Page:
Scientists made squid fall ill with ALS to understand how to stop the disease

Amyotrophic lateral sclerosis (ALS) is one of the most devastating neurodegenerative diseases in adults. Patients experience severe weakness and ultimately paralysis when their motor neurons degenerate and die. One example is Stephen Hawking. Scientists thought for a long time how to stop the disease and study the work of the mutant gene, as a result, specially for this, the squid made ALS fall ill. About this writes eNeuro.

To find a cure for ALS, which is fatal, scientists need a deeper understanding of how the disease “interrupts” the communication channels of motor neurons. Since motor neurons extend from the brain to the spinal cord and from the spinal cord to the muscles when they die, the brain can no longer initiate muscle movement.

Therefore, scientists used squid to understand how a mutant protein associated with ALS behaves under controlled conditions. The study clarified the mechanisms underlying nervous dysfunction in ALS and also offers a new approach to restoring the health of motor neurons in patients with the disease.

A mutant protein called G85R-SOD1 has been shown to affect neurotransmission in the squid’s “giant synapse” – the place where neurons transmit chemical signals to muscle fibers, causing the muscles to contract.

The giant squid synapse is one of the few mature nervous systems that mimics human neuromuscular connections, allowing precise experimental manipulations and live measurements.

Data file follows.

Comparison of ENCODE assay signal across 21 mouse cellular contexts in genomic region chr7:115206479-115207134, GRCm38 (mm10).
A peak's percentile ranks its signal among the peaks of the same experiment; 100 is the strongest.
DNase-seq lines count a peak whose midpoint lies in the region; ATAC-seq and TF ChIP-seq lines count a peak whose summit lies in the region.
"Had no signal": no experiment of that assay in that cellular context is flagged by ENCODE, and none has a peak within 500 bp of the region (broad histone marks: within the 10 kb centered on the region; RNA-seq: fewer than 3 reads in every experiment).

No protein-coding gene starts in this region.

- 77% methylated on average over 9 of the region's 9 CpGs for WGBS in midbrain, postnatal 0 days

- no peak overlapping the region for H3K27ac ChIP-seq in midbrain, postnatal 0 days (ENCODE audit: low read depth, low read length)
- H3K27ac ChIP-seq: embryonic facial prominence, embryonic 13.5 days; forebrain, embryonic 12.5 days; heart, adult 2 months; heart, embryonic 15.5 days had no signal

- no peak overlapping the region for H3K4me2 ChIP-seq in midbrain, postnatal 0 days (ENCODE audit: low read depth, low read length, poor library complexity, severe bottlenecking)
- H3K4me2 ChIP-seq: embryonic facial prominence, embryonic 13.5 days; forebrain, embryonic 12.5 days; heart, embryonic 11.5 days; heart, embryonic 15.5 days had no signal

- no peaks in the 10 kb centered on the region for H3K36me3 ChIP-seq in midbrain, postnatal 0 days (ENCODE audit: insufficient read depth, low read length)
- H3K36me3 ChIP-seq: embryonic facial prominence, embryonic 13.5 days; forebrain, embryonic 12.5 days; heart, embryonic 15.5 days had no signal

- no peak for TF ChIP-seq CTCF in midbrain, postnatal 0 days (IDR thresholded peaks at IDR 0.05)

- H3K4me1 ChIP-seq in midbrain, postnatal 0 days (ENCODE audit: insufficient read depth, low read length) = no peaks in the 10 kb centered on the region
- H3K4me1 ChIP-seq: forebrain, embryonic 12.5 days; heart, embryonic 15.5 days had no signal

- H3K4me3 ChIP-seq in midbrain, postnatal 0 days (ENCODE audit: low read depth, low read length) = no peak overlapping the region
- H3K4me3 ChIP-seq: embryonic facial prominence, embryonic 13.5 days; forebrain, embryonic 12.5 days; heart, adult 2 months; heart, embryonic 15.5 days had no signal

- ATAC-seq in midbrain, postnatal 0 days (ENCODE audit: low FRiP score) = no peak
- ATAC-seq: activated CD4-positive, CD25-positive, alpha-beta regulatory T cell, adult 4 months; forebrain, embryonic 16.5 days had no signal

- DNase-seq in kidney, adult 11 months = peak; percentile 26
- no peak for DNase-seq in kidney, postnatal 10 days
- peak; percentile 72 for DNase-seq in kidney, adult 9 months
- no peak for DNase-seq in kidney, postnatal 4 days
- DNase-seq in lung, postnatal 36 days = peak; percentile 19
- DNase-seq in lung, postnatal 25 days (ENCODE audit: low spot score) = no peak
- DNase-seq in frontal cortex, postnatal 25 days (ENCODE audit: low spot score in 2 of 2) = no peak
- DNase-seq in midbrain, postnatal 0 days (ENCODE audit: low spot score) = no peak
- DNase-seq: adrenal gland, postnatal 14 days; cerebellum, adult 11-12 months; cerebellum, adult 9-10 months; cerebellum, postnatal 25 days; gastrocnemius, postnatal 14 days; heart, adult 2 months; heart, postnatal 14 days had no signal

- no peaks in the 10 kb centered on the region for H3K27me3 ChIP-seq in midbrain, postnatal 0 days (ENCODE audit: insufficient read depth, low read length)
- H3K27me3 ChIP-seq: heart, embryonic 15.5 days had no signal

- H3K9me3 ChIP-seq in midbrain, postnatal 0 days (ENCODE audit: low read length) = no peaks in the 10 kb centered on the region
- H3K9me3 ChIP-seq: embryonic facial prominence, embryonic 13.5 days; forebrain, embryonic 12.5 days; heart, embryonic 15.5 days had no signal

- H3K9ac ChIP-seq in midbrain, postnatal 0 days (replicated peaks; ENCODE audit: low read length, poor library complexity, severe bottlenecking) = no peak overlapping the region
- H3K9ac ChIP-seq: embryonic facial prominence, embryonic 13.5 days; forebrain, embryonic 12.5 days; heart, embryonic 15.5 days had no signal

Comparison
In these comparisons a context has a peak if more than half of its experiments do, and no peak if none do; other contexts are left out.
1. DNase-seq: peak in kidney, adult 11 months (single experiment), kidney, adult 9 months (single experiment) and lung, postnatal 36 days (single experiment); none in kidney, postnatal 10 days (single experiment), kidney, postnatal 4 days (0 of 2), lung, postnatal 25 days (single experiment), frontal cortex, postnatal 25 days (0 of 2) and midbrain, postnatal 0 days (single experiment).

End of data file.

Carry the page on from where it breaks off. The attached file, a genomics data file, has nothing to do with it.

The presence of an abnormally folded mutant SOD1 gene inhibits synaptic transmission and reduces the pool of synaptic vesicles whose job is to deliver neurotransmitters critical for neuronal connections.

Surprisingly, synaptic function was restored using intermittent high-frequency stimulation, suggesting that aberrant calcium signaling may underlie SOD1 toxicity for normal synaptic transmission.

To test this hypothesis, scientists used calcium imaging to capture abnormal calcium influx in the presynaptic terminal and confirmed the protective role of calcium chelator, which corrected calcium imbalance without affecting neurotransmission.

This suggests a new approach to therapeutic intervention in ALS, in which the chemical or electrical regulation of calcium and its lower signaling pathways can restore the health of motor neurons.

Author: John Kessler
Graduated From the Massachusetts Institute of Technology. Previously, worked in various little-known media. Currently is an expert, editor and developer of Free News.
Function: Director